Nevertheless, juxtaposition of economic and cultural imperatives may limit the policy’s desired outcomes. First, there is a degree of contradiction in the conjunct goal of developing “world-class” films and building a sense of national identity (King, 2010, p. 2).  The former implies production of films that appeal to international tastes and habits. For instance, over the years Hollywood has developed content and aesthetic conventions that tantalise culturally diverse audiences. This restrains distinct cultural expressions, hence impeding ability to convey distinct community images (King, 2010). Consequently, NZFC has been placing a stronger emphasis on financial imperatives, rather than cultural, and promoting productions that appeal to overseas audiences. This is reflected in the monetary allocation of funds and the content supported by the Commission. For example, the LBGS was receiving $40 million a year, while the support for local filmmaking accounted at $10 million (Conor, 2004). Similarly, Director Duncan Petrie (2007) observed that, due to the financial pressures, the national cinema expresses the majority of cultural goals in the lower-budget funding initiatives. Otherwise, the content provided a very narrow representation of New Zealand. This has also raised the questions on the NZFC ability to break the industry’s dependence on state funding if local productions were under-supported in the first place (Conor, 2004).

Film Policy Issues 

Moreover, due to its limited finances and accountability pressures, NZFC seeks to mitigate financial uncertainty by promoting distinguished individuals (King, 2010). In many funding schemes, such as Boost Fund, New Zealand Screen Production Grant or Post-Production Fund, there are clauses stating that only producers and directors with a proven track record are eligible for support (NZFC, 2015a; NZFC, 2015b; NZFC, 2015c). Subsequently, the New Zealand feature film industry became more successful through continuous investment in a small group of creatives, such as Peter Jackson, Niki Caro, Christine Jeffs and Taika Waititi (Dunleavy, 2012). Yet, this jeopardises the core goals of freedom of expression and diversity acceptance. The Labour government envisioned New Zealand as a “land where diversity is valued and reflected in our national identity” (Maharey, 2003, par. 27). Nevertheless, given statement implies an equal opportunity for funding, where cultural and artistic expressions are not valued differently (Skilling, 2010). Yet, current support of an exclusive elite group of filmmakers only constraints cultural perspectives, as views of these individuals cannot be representative of the entire nation’s diversity (Dunleavy, 2012). For instance, Taika Waititi’s ‘Boy’ was criticised for stripping away culturally significant traits from its plot, although being positioned as a Maori film (Dunleavy, 2012).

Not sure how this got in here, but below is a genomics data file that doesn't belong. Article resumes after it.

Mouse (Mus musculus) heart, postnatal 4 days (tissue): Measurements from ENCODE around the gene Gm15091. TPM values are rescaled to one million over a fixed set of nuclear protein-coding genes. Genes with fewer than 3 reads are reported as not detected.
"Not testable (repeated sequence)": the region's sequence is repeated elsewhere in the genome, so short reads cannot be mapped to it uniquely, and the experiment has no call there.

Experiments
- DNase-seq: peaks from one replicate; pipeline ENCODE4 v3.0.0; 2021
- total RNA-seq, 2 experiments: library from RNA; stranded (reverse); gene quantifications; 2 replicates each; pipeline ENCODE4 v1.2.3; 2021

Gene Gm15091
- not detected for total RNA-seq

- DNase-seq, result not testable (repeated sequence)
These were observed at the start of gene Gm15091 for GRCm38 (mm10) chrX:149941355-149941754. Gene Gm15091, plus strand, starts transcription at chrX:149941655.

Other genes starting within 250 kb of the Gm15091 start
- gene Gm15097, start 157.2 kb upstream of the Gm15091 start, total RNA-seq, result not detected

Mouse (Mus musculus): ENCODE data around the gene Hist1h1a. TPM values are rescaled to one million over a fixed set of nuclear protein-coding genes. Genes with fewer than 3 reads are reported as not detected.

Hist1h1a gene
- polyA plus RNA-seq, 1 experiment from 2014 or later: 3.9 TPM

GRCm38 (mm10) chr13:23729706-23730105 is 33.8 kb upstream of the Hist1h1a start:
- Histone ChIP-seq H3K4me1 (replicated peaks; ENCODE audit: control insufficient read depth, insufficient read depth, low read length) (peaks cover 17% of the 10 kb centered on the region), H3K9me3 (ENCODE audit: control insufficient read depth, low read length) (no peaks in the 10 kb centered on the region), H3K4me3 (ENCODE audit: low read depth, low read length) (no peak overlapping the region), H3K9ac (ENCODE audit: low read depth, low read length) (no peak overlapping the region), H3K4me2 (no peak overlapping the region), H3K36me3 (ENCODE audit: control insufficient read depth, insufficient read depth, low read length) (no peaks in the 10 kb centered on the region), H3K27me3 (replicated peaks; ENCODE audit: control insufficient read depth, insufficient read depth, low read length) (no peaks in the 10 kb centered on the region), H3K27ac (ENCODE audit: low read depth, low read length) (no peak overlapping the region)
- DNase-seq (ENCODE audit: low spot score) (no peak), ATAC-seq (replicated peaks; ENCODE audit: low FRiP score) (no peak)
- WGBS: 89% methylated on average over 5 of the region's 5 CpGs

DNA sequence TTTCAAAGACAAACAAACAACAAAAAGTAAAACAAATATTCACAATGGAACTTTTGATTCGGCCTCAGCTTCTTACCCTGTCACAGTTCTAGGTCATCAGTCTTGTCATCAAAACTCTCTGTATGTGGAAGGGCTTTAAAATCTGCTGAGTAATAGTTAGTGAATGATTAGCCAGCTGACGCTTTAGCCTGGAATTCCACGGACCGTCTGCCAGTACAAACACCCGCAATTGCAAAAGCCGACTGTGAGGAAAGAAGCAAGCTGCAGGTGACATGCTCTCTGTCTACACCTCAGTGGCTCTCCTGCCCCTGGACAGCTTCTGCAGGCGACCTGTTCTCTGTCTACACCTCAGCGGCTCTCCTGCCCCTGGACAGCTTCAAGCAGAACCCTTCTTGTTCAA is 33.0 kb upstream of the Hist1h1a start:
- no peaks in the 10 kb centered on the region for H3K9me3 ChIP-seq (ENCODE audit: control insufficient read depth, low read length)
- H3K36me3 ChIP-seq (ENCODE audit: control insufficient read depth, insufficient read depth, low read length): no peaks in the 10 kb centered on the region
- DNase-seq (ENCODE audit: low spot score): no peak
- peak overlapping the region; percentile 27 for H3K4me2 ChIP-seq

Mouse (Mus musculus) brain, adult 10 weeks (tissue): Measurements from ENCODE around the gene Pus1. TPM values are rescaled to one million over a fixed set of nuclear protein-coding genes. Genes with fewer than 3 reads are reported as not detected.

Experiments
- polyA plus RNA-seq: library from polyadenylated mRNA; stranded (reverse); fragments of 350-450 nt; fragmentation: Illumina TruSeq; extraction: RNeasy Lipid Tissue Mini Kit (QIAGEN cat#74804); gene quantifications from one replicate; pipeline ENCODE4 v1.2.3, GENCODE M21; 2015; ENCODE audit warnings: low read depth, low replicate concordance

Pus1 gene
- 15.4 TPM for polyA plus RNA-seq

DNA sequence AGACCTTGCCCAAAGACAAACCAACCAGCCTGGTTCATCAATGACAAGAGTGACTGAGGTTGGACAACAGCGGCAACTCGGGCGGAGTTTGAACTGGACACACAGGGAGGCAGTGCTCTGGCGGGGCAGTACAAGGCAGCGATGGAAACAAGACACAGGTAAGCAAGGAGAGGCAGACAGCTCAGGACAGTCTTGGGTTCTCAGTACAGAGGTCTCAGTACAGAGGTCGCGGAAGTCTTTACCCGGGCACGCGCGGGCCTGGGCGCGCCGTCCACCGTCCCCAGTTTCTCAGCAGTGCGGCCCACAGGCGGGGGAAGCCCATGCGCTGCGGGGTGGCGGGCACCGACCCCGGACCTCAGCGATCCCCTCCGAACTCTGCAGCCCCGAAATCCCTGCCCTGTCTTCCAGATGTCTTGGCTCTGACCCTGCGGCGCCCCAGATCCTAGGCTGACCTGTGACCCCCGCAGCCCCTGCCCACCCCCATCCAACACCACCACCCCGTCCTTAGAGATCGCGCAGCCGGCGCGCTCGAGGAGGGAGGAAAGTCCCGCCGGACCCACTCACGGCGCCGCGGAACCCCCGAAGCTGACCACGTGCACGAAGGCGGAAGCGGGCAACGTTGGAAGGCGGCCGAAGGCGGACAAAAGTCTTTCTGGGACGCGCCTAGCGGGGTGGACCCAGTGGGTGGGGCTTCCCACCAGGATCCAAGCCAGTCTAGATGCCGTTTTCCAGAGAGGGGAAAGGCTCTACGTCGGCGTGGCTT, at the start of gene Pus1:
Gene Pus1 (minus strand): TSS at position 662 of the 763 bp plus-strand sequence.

What is more, the concept of national identity precludes a notion of ‘sameness’. In Labour’s rhetoric ‘inclusive’ and ‘cohesive’ societies are equivalent terms (Skilling, 2005). Nevertheless, prosperous civil societies require a society-wide discourse, where marginalised groups can highlight social inequalities and question institutionalised assumptions (Stevenson, 2003). This is a bottom-up approach, where citizens learn from each other and negotiate their identity. In contrast, Labour focused on uniting citizens through “shared purpose, celebrates our history and defines our future successes” (Skilling, 2010, p. 182). Arguably, this is a top-down glorification strategy, which predominantly acknowledges positive historical circumstances and avoids cultural dialogue (Stevenson, 2003).  This leads to silencing, marginalisation and even stereotyping, where individuals with views divergent to the policy makers’ are excluded (Stevenson, 2003). This means that one’s cultural value is perceived by its ability to contribute to the country’s brand rather than one’s citizenship (Skilling, 2010). Notably, a study of Maori filmmakers has shown that their majority does not perceive government support as reliable. They felt as if they had to constantly justify their ethnicity by sharing specific indigenous content (Henry, 2012). Consequently, despite the increasing volume of Maori expression, NZFC had little success in facilitating critical reflection and identity negotiation in film (Skilling, 2010). This has also led to several stereotypes about New Zealand, where Maori culture is perceived as merely an indigenous token or simply a feature of All Blacks haka (Thornley, 2012).

 

Conduct Issues

Furthermore, the success of cultural policy could also be examined through strategies implemented to carry it out. In terms of operations, Labour assigned the NZFC not only a role of an investor but an executive producer as well. The Commission was expected to guide the project conduct and even alter film scripts (King, 2010). Nevertheless, the Commission’s conduct was frequently criticised. For instance, the Film Production Taskforce, which was assembled to assess the capabilities of NZ film industry, has argued that the Commission lacked people with the ‘film expertise’, while the bureaucratic nature of its operations was inefficient and lacked unaccountability (Conor, 2004). This has led to a number of poor funding decisions (Clydesdale, 2015). For example, the Commission was continuously investing in a production company 'Kahukura Productions, which was in debt and eventually shut down, devastating a large percentage of NZFC budget (Conor, 2004). Similarly, Peter Jackson has criticised NZFC’s funding of ‘Dean Spanley’, a drama set in England with majority English actors, which contradicts policy’s objectives of cultural development (Dunleavy, 2012). This indicates that member of NZFC did not have the necessary knowledge or the entrepreneurial skills to appropriately react to a fast-paced market challenges.